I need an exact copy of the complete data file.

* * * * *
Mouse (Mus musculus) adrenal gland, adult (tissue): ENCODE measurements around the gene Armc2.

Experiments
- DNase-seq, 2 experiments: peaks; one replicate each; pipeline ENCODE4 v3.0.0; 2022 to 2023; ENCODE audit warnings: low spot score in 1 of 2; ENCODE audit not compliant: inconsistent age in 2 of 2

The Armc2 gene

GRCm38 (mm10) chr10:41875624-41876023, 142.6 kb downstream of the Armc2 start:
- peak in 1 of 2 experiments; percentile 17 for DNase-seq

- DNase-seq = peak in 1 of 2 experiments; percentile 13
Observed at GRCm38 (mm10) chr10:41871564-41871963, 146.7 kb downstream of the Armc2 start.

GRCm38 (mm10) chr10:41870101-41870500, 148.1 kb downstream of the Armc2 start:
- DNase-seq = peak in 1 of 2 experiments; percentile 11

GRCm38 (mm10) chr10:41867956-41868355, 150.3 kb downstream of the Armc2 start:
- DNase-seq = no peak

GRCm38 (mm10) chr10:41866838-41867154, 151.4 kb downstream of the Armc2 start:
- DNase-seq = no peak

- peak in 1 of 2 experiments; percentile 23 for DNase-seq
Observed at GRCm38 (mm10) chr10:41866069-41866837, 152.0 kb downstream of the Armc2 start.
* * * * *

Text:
Mouse (Mus musculus) adrenal gland, adult (tissue): ENCODE measurements around the gene Armc2.

Experiments
- DNase-seq, 2 experiments: peaks; one replicate each; pipeline ENCODE4 v3.0.0; 2022 to 2023; ENCODE audit warnings: low spot score in 1 of 2; ENCODE audit not compliant: inconsistent age in 2 of 2

The Armc2 gene

GRCm38 (mm10) chr10:41875624-41876023, 142.6 kb downstream of the Armc2 start:
- peak in 1 of 2 experiments; percentile 17 for DNase-seq

- DNase-seq = peak in 1 of 2 experiments; percentile 13
Observed at GRCm38 (mm10) chr10:41871564-41871963, 146.7 kb downstream of the Armc2 start.

GRCm38 (mm10) chr10:41870101-41870500, 148.1 kb downstream of the Armc2 start:
- DNase-seq = peak in 1 of 2 experiments; percentile 11

GRCm38 (mm10) chr10:41867956-41868355, 150.3 kb downstream of the Armc2 start:
- DNase-seq = no peak

GRCm38 (mm10) chr10:41866838-41867154, 151.4 kb downstream of the Armc2 start:
- DNase-seq = no peak

- peak in 1 of 2 experiments; percentile 23 for DNase-seq
Observed at GRCm38 (mm10) chr10:41866069-41866837, 152.0 kb downstream of the Armc2 start.